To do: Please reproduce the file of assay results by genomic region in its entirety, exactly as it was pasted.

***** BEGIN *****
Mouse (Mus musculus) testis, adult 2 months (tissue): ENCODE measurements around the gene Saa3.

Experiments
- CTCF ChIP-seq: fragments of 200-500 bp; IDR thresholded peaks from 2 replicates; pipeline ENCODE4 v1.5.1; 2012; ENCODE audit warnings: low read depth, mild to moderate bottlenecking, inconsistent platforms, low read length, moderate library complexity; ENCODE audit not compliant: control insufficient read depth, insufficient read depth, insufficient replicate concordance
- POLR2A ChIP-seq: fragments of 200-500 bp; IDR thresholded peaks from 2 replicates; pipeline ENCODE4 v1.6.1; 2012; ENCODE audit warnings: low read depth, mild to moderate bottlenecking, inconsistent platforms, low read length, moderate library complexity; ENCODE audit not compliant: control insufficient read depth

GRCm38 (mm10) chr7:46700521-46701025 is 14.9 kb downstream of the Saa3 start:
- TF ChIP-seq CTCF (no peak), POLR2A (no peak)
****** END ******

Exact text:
Mouse (Mus musculus) testis, adult 2 months (tissue): ENCODE measurements around the gene Saa3.

Experiments
- CTCF ChIP-seq: fragments of 200-500 bp; IDR thresholded peaks from 2 replicates; pipeline ENCODE4 v1.5.1; 2012; ENCODE audit warnings: low read depth, mild to moderate bottlenecking, inconsistent platforms, low read length, moderate library complexity; ENCODE audit not compliant: control insufficient read depth, insufficient read depth, insufficient replicate concordance
- POLR2A ChIP-seq: fragments of 200-500 bp; IDR thresholded peaks from 2 replicates; pipeline ENCODE4 v1.6.1; 2012; ENCODE audit warnings: low read depth, mild to moderate bottlenecking, inconsistent platforms, low read length, moderate library complexity; ENCODE audit not compliant: control insufficient read depth

GRCm38 (mm10) chr7:46700521-46701025 is 14.9 kb downstream of the Saa3 start:
- TF ChIP-seq CTCF (no peak), POLR2A (no peak)